Information Security

Information Security is not only about securing information from unauthorized access,it is basically the practice of preventing unauthorized access, use, disclosure, disruption, modification, inspection, recording or destruction of information. It can be physical or electronic one. Information can be anything like Your details or we can say your profile on social media, your data in mobile phone, your biometrics etc. Thus, Information Security spans so many research areas like Cryptography, Mobile Computing, Cyber Forensics, online social media etc.

These programs are built around 3 objectives, commonly known as CIA – Confidentiality, Integrity, Availability.

  1. Confidentiality –It means information is not disclosed to unauthorized individuals, entities and process. For example if we say I have a password for my Gmail account but someone saw while I was doing a login into Gmail account. In that case my password has been compromised and Confidentiality has been breached.
  2. Integrity – This states for maintaining accuracy and completeness of data. This means data cannot be edited in an unauthorized way. For example, if an employee leaves an organisation, then in that case data for that employee in all departments like accounts, should be updated to reflect status to JOB LEFT so that data is complete and accurate and in addition to this only authorized person should be allowed to edit employee data.
  3. Availability – means information must be available when needed. For example, if one needs to access information of a particular employee to check whether employee has outstanded the number of leaves, in that case it requires collaboration from different organizational teams like network operations, development operations, incident response and policy/change management.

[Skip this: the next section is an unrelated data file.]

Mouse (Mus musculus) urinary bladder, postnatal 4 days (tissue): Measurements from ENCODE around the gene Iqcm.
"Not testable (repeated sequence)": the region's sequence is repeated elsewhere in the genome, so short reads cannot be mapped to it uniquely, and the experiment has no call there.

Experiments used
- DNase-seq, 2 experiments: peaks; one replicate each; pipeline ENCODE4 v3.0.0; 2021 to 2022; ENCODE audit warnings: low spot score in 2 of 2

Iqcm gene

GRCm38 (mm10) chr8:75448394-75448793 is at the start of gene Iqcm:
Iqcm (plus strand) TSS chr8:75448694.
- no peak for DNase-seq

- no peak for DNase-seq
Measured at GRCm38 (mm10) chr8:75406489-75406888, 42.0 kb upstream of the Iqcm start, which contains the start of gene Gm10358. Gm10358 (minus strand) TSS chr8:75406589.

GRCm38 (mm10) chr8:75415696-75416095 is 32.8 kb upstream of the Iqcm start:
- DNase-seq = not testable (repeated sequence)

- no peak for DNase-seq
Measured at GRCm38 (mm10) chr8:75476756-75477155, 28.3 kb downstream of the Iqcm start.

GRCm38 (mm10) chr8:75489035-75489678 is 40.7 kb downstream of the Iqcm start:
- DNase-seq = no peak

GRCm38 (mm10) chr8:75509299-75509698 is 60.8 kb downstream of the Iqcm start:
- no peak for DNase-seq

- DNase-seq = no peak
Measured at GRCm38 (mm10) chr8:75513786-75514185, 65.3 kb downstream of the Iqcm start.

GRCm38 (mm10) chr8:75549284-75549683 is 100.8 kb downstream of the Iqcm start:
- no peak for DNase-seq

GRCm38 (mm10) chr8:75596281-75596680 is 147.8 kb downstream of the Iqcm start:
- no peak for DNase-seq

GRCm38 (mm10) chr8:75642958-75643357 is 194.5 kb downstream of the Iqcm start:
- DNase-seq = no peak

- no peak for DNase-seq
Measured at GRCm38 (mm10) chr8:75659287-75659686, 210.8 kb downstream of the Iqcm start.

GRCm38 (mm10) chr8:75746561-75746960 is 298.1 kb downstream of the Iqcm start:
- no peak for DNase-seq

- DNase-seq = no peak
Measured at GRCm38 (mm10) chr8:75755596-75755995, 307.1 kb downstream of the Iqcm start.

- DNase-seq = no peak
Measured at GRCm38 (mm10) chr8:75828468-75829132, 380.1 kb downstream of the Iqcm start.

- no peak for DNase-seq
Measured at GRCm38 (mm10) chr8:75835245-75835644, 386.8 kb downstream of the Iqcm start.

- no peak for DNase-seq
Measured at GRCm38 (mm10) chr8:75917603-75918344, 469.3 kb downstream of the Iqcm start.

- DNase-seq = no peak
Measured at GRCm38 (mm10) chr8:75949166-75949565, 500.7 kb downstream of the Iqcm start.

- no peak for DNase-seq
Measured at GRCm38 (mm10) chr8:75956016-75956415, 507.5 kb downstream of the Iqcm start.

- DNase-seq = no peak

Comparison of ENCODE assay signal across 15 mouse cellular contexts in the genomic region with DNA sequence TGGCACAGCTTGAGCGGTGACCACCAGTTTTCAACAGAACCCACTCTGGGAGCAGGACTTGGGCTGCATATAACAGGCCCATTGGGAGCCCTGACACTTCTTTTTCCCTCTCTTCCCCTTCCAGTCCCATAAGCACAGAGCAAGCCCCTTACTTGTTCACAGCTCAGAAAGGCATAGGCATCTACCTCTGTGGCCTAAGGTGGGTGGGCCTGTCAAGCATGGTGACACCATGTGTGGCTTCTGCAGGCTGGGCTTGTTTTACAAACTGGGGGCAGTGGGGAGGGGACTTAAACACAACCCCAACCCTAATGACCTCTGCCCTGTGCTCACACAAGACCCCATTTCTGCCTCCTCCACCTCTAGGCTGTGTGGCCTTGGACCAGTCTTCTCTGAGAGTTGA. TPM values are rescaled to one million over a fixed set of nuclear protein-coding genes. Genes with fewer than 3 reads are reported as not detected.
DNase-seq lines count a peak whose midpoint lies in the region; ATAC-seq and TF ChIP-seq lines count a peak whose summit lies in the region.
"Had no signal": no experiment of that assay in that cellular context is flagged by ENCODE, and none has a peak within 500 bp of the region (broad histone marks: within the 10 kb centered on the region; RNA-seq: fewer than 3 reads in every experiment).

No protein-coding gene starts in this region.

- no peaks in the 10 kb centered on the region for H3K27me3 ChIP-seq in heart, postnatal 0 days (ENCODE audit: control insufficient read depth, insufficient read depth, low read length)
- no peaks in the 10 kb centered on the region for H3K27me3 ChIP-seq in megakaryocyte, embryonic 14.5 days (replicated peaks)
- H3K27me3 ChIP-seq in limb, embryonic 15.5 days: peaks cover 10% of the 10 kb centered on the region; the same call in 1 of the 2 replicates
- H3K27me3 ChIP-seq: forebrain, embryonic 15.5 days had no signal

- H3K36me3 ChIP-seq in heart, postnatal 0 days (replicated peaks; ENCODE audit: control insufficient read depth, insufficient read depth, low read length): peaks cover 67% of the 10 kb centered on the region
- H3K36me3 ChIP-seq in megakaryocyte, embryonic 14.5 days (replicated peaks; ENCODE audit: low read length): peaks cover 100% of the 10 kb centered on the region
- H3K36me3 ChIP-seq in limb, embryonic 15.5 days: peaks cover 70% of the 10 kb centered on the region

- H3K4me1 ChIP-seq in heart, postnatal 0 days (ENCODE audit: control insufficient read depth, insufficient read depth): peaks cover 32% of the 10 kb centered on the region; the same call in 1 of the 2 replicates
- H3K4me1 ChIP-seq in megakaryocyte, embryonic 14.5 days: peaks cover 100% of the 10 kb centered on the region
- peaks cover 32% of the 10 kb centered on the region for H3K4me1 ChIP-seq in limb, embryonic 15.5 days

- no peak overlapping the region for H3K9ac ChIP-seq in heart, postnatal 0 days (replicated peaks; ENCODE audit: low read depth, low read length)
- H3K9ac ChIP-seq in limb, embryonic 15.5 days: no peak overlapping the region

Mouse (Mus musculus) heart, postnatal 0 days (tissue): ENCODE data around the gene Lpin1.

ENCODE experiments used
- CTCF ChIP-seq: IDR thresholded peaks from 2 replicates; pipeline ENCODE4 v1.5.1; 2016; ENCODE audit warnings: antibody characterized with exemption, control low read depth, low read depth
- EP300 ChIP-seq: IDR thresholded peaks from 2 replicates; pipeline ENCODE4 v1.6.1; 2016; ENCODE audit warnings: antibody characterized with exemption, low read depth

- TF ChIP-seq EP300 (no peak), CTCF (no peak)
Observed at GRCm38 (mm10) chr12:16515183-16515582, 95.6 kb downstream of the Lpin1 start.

Denial of service attack is one of the factors that can hamper the availability of information.

Apart from this there is one more principle that governs information security programs.

  • Non repudiation
  • Authenticity
  • Accountability

Points to remember during Risk assessment

  • Security policy,
  • Organization of information security,
  • Asset management,
  • Human resources security,
  • Physical and environmental security,
  • Communications and operations management,
  • Access control,
  • Information systems acquisition, development, and maintenance,
  • Information security incident management,
  • Business continuity management
  • Regulatory compliance.

The risk management process consists of

  1. Identification of assets and estimating their value. Include: people, buildings, hardware, software, data (electronic, print, other), supplies.
  2. Conduct a threat assessment. Include: Acts of nature, acts of war, accidents, malicious acts originating from inside or outside the organization.
  3. Conduct a vulnerability assessment, and for each vulnerability, calculate the probability that it will be exploited. Evaluate policies, procedures, standards, training, physical security, quality control, technical security.
  4. Calculate the impact that each threat would have on each asset. Use qualitative analysis or quantitative analysis.
  5. Identify, select and implement appropriate controls. Provide a proportional response. Consider productivity, cost effectiveness, and value of the asset.
  6. Evaluate the effectiveness of the control measures. Ensure the controls provide the required cost effective protection without discernible loss of productivity.

For any given risk, management can choose to accept the risk based upon the relative low value of the asset, the relative low frequency of occurrence, and the relative low impact on the business. Or, leadership may choose to mitigate the risk by selecting and implementing appropriate control measures to reduce the risk. This risk can be transferred to another business by taking some insurance or outsourcing to another business.  The reality of some risks may be disputed. In such cases leadership may choose to deny the risk.